Orders must always be authorized by the address that owns the proxy contract that will execute the call. Authorization can be done in three ways: signed message, pre-approval, and game-time approval.

signed message

The most common way to authorize an order is to sign the order hash off-chain. It’s cost-free, and orders of any number can be signed, stored, indexed, and perhaps listed on a website or automated order book. To avoid the need to cancel orders that are no longer needed, manufacturers can sign orders with expiry times in the near future and re-sign new orders as long as they wish to continue soliciting deals.


Orders can be authorized by sending a transaction to the contract. This approach may be of particular interest to orders constructed by smart contracts, which cannot themselves sign messages off-chain. On-chain delegation emits an event that can easily be indexed by the order book that contains the order in its database.

Authorization by sending a matching transaction from the order address when there is an instant build order (possibly matching an existing previously signed or approved order) that matches. This is convenient and saves a bit of gas if the maker intends to send a transaction that matches the order itself (since sending a transaction implies calldata validation).

Construct matching invocation data

Matching call data can be constructed off-chain in any way. The protocol does not care how the final calldata is obtained, only that it completes the predicate function of the order. In practice, order book maintainers (relayers) may store additional metadata along with orders that can be used to construct data for possible matching calls.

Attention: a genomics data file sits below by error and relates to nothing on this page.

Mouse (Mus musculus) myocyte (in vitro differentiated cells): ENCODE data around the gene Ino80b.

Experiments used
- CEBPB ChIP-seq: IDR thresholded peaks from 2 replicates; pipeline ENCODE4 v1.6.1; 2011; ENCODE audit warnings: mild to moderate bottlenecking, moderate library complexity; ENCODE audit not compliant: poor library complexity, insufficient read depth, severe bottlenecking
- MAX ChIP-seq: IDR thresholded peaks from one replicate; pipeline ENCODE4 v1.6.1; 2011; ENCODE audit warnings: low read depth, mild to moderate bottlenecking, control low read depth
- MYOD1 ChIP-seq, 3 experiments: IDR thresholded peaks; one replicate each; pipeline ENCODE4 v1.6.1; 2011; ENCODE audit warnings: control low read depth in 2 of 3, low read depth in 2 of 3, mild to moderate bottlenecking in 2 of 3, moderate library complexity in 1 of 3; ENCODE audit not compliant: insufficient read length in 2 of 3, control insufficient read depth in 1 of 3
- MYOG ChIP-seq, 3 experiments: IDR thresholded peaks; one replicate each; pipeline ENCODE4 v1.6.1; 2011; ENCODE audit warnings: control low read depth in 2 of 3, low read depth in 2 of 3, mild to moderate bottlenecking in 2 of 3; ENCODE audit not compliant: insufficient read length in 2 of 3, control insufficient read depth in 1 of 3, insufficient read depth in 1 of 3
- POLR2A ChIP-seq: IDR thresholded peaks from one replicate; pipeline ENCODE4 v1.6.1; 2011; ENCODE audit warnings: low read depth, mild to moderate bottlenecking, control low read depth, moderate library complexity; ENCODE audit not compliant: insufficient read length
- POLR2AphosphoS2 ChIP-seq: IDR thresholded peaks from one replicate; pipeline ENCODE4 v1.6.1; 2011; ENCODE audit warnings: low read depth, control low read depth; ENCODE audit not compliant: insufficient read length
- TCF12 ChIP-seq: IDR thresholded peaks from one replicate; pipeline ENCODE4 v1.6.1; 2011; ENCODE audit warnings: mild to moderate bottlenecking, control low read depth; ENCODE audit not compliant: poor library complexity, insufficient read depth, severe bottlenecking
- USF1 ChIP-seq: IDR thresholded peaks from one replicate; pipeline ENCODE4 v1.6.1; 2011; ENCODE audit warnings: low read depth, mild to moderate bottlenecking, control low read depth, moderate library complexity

To the extent possible, the protocol is designed to be symmetric so that orders do not need to be on any particular “side”, and restricts itself to matching orders on the other “side”.

The first asymmetry is ordering. One call must be executed first, and executing that call may change the result of the second call. The first call passed in is executed first.

The second asymmetry is ether in a special case. Due to Ethereum’s design limitations, Ether, unlike ERC20 tokens, can only be sent from an account through transactions from that account. For ease of use, Wyvern supports special-case ETH as much as possible: the matcher of an order can choose to pass the value along with the matching transaction, which is then passed to the counterparty and passed as a parameter to a predicate function (which can assert, for example, that a specific amount has been sent) .

Changes in Wyvern v3

Orders cannot be matched on their own. But two separate orders from the same manufacturer can match each other.

Taking advantage of the additional expressive power provided by two-way call matching, Wyvern v3 “pushes” nearly all auxiliary aspects of the protocol onto orders, rather than implementing them in exchange contracts, reducing the complexity of the protocol for users and relayers Flexibility, and reduce gas costs.

Posted by:CoinYuppie,Reprinted with attribution to:https://coinyuppie.com/wyvern-1st-order-decentralized-exchange-protocol/
Coinyuppie is an open information publishing platform, all information provided is not related to the views and positions of coinyuppie, and does not constitute any investment and financial advice. Users are expected to carefully screen and prevent risks.